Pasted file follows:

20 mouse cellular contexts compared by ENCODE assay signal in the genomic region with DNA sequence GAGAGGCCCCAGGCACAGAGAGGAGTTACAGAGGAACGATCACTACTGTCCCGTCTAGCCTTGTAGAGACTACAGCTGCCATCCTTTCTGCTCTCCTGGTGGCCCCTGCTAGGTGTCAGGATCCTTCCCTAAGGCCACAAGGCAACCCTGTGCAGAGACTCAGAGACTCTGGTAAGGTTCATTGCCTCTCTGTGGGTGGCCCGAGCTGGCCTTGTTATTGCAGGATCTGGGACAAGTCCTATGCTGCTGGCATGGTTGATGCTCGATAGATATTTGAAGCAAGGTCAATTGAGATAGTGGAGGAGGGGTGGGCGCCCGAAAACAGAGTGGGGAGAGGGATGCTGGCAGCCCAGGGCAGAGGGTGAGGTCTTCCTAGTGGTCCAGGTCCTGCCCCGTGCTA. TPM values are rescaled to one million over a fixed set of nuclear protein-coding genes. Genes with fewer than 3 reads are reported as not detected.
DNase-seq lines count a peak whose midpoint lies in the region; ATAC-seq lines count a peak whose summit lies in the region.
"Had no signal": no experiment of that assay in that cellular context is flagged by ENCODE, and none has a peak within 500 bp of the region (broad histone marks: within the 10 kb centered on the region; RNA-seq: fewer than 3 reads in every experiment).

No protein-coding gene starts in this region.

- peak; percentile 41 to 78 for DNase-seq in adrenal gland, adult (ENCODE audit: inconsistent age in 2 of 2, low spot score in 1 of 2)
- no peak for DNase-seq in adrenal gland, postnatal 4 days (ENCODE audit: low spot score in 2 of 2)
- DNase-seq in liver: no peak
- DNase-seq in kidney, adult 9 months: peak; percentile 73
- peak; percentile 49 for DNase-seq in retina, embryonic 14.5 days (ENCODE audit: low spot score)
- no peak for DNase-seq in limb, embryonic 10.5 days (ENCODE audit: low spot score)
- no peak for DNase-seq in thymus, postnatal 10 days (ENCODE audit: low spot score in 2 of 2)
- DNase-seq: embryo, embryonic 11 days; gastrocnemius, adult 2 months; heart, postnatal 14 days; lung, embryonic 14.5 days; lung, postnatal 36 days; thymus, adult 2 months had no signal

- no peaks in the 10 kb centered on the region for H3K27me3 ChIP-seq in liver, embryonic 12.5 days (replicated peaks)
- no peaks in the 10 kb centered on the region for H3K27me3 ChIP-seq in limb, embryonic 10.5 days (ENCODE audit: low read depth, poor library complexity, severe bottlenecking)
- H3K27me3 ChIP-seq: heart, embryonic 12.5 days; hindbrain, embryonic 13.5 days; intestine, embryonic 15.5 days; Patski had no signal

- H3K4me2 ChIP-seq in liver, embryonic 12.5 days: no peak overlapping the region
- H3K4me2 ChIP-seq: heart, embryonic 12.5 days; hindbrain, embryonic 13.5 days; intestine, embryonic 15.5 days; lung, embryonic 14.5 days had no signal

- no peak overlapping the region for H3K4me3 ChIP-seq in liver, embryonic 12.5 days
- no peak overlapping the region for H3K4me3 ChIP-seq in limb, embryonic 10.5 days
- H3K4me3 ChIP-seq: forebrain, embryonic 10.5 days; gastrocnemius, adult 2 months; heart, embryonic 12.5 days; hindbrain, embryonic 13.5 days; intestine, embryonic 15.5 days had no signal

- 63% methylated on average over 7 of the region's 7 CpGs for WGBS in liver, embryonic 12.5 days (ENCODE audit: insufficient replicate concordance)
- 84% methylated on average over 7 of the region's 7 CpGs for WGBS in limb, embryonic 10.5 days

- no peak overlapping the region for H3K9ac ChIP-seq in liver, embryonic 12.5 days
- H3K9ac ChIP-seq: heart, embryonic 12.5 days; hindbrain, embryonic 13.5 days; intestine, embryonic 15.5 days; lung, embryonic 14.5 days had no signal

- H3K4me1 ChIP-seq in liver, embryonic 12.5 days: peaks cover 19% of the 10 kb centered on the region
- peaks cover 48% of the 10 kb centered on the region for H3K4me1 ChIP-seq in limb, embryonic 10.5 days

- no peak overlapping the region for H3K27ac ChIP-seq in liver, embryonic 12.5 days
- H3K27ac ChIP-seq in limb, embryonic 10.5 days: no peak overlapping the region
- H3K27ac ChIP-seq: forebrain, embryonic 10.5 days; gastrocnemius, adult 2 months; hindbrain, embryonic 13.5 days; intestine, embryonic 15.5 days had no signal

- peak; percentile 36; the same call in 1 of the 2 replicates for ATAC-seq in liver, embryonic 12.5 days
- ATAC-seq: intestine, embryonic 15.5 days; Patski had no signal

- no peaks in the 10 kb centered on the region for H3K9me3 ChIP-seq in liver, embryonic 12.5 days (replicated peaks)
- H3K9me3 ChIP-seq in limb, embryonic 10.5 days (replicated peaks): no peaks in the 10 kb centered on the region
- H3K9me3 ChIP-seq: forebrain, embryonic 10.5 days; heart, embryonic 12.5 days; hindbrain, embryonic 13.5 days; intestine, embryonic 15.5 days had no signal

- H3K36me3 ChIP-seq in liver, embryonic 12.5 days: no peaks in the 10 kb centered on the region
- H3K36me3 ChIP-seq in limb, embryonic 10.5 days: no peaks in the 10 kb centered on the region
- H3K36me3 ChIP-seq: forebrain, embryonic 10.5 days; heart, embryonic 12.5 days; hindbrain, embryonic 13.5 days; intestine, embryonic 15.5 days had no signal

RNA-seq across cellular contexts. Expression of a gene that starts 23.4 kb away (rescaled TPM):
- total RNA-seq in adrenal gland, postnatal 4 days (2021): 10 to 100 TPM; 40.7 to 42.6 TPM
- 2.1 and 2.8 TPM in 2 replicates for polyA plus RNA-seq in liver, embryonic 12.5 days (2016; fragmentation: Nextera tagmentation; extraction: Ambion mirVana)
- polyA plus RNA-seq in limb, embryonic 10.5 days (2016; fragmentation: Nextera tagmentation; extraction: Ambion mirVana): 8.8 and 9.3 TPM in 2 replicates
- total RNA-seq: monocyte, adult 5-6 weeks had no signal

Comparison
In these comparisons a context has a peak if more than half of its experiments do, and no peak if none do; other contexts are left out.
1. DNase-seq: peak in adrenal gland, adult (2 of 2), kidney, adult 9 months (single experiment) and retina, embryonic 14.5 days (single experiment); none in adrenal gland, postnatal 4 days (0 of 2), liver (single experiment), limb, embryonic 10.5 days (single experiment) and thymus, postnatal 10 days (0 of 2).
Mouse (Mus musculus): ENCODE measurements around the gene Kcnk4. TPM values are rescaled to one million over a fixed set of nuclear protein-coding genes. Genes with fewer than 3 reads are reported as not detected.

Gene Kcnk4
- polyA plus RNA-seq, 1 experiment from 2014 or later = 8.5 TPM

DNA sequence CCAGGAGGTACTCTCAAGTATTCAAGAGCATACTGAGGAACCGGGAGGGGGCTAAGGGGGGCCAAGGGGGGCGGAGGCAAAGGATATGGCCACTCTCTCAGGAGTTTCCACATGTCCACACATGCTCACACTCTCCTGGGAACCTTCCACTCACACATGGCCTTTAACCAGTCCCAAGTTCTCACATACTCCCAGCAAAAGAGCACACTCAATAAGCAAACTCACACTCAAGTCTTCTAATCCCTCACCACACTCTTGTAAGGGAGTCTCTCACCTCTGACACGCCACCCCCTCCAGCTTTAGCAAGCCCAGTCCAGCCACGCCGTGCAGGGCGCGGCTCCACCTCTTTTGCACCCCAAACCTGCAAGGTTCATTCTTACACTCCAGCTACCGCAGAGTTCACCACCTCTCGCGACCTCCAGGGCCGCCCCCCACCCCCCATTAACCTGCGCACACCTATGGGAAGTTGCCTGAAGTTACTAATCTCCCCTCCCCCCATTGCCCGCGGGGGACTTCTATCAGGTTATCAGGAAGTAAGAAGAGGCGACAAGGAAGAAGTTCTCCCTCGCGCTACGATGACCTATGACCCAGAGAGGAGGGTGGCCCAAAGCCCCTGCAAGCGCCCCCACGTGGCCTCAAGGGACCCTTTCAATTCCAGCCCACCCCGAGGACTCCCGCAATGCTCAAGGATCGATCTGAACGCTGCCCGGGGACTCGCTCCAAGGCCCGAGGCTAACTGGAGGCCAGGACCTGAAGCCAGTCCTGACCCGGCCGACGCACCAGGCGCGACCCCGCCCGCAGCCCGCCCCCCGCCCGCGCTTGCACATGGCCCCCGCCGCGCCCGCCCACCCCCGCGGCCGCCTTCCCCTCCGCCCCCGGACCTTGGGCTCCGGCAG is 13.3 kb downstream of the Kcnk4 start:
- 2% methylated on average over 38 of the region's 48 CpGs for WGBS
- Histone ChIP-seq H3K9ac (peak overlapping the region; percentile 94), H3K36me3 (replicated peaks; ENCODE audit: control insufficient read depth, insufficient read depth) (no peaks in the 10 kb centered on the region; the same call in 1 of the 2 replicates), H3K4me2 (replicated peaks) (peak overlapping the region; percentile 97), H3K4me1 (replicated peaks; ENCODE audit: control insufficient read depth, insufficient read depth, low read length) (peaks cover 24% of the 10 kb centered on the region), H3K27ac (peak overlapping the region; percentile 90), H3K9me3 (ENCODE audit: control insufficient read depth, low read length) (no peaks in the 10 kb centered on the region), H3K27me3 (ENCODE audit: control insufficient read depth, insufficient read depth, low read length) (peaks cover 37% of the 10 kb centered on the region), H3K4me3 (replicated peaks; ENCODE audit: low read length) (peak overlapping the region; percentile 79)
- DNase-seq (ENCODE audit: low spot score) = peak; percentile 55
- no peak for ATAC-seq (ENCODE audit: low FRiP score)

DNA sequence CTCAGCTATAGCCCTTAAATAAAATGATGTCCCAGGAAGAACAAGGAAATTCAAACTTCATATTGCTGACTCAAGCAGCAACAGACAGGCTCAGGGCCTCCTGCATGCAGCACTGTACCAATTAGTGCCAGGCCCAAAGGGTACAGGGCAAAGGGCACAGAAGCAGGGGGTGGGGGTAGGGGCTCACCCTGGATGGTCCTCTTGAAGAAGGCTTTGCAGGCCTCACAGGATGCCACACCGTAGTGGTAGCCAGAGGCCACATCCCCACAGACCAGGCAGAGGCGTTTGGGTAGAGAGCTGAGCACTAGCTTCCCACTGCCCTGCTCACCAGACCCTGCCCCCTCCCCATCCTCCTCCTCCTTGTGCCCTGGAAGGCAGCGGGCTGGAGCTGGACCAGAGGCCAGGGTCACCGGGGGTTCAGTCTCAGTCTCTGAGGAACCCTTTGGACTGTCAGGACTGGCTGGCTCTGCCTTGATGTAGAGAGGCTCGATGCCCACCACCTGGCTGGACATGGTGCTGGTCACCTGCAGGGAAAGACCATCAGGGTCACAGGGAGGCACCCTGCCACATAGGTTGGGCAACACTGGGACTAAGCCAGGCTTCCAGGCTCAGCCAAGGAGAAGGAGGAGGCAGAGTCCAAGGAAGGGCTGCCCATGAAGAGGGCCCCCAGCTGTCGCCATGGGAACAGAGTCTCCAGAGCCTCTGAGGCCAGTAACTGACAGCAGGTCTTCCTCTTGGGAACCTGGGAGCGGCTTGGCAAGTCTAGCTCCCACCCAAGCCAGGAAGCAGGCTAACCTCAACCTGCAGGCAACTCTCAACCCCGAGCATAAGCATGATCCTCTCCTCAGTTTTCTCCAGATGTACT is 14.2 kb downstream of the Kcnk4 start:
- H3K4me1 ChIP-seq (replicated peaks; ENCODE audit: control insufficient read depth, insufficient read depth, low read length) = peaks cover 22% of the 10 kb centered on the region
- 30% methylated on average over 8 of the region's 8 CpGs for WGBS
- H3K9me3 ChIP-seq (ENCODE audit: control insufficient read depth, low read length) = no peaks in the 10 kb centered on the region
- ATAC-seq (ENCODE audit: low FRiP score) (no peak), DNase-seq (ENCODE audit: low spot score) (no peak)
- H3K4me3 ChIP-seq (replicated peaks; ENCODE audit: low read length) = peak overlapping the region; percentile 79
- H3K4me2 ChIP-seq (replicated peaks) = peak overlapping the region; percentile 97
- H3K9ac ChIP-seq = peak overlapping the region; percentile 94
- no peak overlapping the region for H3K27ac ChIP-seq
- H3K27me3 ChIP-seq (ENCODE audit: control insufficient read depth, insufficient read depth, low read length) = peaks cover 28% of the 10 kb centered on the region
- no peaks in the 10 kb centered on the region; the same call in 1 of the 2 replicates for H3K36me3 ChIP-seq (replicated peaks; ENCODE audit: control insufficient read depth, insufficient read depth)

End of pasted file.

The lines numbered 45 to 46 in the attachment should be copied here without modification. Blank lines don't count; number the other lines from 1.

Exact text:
1. DNase-seq: peak in adrenal gland, adult (2 of 2), kidney, adult 9 months (single experiment) and retina, embryonic 14.5 days (single experiment); none in adrenal gland, postnatal 4 days (0 of 2), liver (single experiment), limb, embryonic 10.5 days (single experiment) and thymus, postnatal 10 days (0 of 2).
Mouse (Mus musculus): ENCODE measurements around the gene Kcnk4. TPM values are rescaled to one million over a fixed set of nuclear protein-coding genes. Genes with fewer than 3 reads are reported as not detected.